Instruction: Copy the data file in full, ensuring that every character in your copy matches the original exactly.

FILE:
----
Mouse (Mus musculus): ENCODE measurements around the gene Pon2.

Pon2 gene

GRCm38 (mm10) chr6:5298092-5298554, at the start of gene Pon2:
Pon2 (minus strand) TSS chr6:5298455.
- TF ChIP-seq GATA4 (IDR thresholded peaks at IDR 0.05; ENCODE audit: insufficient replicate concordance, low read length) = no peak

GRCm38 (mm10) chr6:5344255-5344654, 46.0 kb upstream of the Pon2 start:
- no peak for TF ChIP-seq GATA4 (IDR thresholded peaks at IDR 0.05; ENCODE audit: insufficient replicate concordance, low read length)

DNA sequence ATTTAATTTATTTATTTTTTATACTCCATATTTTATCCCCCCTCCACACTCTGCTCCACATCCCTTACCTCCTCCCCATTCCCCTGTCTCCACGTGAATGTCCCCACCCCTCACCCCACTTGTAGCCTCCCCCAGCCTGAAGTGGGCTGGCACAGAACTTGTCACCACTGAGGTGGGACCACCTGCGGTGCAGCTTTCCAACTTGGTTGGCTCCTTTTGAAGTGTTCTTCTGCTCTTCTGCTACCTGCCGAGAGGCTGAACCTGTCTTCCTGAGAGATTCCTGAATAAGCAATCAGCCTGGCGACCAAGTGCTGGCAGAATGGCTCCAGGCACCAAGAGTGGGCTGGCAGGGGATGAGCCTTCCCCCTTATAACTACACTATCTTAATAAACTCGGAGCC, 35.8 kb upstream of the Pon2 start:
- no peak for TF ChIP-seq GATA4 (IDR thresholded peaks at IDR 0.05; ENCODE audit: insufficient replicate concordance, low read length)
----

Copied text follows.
Mouse (Mus musculus): ENCODE measurements around the gene Pon2.

Pon2 gene

GRCm38 (mm10) chr6:5298092-5298554, at the start of gene Pon2:
Pon2 (minus strand) TSS chr6:5298455.
- TF ChIP-seq GATA4 (IDR thresholded peaks at IDR 0.05; ENCODE audit: insufficient replicate concordance, low read length) = no peak

GRCm38 (mm10) chr6:5344255-5344654, 46.0 kb upstream of the Pon2 start:
- no peak for TF ChIP-seq GATA4 (IDR thresholded peaks at IDR 0.05; ENCODE audit: insufficient replicate concordance, low read length)

DNA sequence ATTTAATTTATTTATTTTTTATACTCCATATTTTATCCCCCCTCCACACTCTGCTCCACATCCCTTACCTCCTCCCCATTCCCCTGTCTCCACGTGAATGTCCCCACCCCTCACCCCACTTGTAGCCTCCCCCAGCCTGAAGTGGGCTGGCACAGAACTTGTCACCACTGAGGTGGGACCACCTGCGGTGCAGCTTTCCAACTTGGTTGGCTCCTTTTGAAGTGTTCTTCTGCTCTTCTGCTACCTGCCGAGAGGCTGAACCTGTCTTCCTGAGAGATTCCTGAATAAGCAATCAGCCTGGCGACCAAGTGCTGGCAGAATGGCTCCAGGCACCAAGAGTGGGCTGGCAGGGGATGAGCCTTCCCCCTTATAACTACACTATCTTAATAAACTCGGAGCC, 35.8 kb upstream of the Pon2 start:
- no peak for TF ChIP-seq GATA4 (IDR thresholded peaks at IDR 0.05; ENCODE audit: insufficient replicate concordance, low read length)